Kris English, PhD, The University of Akron/NOAC
We are working through a discussion on Patient-Centered Care per Stewart et al.’s (2014) model. Part 1/5 provides an introduction; Part 2/5 (Exploring) and Part 3/5 (Active Understanding) apply the first two interactive components of their model to audiology. In this entry, we will consider the 3rd component, Finding Common Ground.
It’s Time to Focus
Finding common ground is an intentional move toward a mutual “meeting of minds,” with the goal of matching our patients’ goals with our expertise and recommendations. Gone are the days of “paternalism” in health care, when clinicians authoritatively informed patients of the treatment plan and expected unquestioning compliance (Emanual & Emanuel, 1992). An alternative approach, called the “informative model,” involves providing all options but with no attempt to motivate or inspire patients toward a particular direction. Needless to say, neither of these approaches supports the process of finding common ground. Patient-centered care requires what the Emanuels called an “interpretive model,” wherein the clinician not only explains all options but also works with the patient’s goals and values to ensure they co-develop a shared understanding of the plan moving forward. Gawande (2014) explains:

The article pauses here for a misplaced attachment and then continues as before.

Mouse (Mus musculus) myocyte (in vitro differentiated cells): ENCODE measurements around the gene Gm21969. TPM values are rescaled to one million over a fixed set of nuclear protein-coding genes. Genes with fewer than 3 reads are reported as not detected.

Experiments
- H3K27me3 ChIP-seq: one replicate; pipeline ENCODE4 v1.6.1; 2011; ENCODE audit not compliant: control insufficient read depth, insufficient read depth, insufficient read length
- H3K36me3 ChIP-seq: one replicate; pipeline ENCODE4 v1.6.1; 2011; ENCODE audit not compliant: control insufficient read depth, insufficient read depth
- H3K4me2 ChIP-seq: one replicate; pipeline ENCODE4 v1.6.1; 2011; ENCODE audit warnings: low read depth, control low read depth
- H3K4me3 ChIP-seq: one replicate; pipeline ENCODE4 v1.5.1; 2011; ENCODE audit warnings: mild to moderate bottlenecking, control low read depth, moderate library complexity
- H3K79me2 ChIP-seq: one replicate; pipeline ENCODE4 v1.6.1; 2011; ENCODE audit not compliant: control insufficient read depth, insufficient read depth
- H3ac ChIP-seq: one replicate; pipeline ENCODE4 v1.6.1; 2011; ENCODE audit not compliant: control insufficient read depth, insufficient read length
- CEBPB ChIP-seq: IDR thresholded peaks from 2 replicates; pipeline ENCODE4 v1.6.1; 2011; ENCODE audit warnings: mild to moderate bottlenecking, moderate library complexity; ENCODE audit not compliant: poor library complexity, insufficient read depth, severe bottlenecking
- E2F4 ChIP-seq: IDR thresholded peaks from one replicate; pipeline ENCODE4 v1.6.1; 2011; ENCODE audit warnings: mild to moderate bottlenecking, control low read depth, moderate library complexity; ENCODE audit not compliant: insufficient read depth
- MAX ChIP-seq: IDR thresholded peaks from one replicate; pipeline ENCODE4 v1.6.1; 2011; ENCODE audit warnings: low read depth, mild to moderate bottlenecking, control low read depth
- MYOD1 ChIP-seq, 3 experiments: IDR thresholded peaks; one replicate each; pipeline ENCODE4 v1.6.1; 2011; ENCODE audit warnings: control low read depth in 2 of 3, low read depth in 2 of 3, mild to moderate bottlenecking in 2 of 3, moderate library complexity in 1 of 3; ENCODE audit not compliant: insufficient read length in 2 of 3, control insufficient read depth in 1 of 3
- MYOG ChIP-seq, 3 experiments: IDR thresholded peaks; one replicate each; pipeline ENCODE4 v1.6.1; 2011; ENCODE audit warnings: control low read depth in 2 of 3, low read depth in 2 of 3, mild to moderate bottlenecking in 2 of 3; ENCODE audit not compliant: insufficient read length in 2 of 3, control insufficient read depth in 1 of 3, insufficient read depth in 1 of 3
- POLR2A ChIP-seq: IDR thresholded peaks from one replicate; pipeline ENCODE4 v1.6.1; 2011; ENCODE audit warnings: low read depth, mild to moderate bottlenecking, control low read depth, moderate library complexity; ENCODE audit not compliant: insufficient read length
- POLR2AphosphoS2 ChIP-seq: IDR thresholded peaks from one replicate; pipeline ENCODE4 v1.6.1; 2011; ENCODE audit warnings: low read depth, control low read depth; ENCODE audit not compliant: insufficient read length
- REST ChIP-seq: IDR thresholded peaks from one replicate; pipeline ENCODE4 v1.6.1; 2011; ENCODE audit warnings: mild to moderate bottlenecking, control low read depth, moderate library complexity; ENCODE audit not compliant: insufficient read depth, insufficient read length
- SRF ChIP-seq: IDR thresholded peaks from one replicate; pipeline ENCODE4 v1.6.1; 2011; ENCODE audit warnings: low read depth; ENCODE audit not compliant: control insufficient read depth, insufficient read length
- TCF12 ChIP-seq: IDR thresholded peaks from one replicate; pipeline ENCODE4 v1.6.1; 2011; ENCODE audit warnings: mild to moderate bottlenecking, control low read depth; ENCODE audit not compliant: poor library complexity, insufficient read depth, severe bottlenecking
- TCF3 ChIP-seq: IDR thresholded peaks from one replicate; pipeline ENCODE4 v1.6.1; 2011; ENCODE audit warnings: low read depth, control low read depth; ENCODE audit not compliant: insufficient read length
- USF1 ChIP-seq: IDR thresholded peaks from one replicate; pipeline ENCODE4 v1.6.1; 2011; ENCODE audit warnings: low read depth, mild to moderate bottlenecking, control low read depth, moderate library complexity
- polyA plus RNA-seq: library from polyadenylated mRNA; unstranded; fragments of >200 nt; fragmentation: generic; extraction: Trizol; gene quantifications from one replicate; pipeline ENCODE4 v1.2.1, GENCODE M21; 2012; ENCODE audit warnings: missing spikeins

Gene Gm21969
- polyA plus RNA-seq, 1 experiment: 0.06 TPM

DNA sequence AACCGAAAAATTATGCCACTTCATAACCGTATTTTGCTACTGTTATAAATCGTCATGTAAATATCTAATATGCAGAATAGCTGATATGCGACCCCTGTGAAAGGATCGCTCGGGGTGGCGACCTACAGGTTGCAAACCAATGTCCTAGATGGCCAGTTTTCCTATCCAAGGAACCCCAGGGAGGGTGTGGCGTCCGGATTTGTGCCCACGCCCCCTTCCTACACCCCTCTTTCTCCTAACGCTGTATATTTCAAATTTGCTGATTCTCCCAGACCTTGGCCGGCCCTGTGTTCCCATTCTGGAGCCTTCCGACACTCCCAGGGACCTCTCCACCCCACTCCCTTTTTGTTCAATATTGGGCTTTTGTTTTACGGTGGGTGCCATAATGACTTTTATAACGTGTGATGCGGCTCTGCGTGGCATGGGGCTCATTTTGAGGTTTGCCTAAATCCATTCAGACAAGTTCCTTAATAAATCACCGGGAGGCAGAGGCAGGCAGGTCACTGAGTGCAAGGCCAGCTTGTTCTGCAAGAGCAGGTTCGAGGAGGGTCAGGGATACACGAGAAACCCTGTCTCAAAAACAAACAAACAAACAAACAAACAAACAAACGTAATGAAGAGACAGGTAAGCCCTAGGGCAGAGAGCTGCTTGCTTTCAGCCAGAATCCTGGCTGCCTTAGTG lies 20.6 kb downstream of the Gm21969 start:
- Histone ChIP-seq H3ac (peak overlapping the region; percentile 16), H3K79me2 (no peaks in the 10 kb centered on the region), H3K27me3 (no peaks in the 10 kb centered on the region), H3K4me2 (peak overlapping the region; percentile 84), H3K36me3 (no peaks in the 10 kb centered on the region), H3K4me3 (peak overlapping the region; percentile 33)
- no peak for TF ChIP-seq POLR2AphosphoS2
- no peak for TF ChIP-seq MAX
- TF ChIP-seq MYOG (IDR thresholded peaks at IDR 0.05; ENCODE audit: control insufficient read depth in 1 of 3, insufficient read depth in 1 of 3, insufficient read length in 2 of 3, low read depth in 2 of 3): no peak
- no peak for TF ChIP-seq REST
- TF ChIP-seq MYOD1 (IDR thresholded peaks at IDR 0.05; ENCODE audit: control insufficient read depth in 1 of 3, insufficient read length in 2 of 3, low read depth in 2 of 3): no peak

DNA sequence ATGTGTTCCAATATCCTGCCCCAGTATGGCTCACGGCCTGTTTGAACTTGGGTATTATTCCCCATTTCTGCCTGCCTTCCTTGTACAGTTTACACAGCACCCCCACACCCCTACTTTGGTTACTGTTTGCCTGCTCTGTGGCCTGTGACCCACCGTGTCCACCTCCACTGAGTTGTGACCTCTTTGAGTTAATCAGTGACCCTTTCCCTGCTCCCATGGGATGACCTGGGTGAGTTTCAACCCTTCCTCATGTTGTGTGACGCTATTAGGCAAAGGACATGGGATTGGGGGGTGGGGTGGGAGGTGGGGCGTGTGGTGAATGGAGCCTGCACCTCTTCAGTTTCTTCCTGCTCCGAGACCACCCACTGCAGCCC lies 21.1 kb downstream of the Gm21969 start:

[As patients] we want information and control, but we also want guidance. The Emanuels described a third type of doctor-patient relationship, which they called “interpretive.” Here the doctor’s role is to help patients determine what they want. Interpretive doctors ask, “What is most important to you? What are your worries?” Then, when they know your answers, they tell you about the red pill and the blue pill and which one would most help you achieve your priorities. (p. 201)
In other words, we seek to combine our knowledge and experience with patient needs to help us agree on a plan for preferred outcomes, land on the same page. We are in no way a neutral bystander; in a very real sense, we are the “most important instrument” in the room.
Moving Toward Common Ground
Finding common ground in health care is a 2-step process: (1) agreeing on “what is wrong” and (2) agreeing on “what to do about it.”